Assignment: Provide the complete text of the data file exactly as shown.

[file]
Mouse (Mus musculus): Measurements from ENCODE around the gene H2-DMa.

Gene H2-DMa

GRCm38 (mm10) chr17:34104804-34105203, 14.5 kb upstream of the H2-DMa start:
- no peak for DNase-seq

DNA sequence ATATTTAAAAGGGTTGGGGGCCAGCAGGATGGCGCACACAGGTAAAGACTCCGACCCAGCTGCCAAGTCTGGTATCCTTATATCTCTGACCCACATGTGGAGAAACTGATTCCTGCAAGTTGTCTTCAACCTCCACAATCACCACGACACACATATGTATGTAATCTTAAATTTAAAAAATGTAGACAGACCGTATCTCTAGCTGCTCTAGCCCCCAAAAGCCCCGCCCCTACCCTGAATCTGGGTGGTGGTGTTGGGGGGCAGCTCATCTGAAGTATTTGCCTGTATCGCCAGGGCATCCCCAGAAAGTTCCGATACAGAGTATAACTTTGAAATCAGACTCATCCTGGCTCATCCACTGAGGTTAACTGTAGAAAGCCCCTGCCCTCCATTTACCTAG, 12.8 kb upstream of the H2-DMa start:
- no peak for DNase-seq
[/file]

Mouse (Mus musculus): Measurements from ENCODE around the gene H2-DMa.

Gene H2-DMa

GRCm38 (mm10) chr17:34104804-34105203, 14.5 kb upstream of the H2-DMa start:
- no peak for DNase-seq

DNA sequence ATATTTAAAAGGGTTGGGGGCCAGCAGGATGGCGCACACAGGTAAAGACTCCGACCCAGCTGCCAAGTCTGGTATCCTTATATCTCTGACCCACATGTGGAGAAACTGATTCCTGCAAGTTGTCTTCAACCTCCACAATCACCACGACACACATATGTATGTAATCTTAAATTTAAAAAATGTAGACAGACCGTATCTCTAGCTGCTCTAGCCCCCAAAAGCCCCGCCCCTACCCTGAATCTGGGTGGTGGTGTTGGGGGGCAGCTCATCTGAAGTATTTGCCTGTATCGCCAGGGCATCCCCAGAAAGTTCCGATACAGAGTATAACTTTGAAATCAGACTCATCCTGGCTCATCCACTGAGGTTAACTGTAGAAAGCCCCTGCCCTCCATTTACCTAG, 12.8 kb upstream of the H2-DMa start:
- no peak for DNase-seq